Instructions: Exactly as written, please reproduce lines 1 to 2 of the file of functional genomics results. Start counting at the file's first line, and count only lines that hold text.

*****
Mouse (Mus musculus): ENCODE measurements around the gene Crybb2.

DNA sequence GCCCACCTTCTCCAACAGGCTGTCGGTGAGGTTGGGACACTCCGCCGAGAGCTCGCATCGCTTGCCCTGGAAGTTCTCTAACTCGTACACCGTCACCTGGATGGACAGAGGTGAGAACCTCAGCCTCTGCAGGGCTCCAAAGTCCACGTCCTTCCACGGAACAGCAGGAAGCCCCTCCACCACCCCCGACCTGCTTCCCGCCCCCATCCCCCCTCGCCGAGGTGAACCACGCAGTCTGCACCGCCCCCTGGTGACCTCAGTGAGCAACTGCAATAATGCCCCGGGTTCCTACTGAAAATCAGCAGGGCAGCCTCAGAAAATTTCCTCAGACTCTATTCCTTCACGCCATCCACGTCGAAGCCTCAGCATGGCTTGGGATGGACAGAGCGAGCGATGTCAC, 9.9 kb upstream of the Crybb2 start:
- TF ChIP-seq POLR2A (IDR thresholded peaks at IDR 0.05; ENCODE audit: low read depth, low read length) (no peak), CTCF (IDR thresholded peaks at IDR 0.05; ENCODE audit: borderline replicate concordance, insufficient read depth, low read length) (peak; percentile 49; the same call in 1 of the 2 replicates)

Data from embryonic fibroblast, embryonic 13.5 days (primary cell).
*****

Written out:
Mouse (Mus musculus): ENCODE measurements around the gene Crybb2.

DNA sequence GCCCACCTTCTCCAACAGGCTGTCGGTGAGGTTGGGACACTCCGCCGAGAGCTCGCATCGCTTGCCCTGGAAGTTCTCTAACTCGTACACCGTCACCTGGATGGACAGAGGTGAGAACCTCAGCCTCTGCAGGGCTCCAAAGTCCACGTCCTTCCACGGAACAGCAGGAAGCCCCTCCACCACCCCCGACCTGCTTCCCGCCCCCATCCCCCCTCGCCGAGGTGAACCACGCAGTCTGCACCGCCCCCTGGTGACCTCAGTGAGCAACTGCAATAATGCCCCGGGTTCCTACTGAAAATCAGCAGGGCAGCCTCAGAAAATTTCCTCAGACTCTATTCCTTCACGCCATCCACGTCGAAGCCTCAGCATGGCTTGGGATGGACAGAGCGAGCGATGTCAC, 9.9 kb upstream of the Crybb2 start: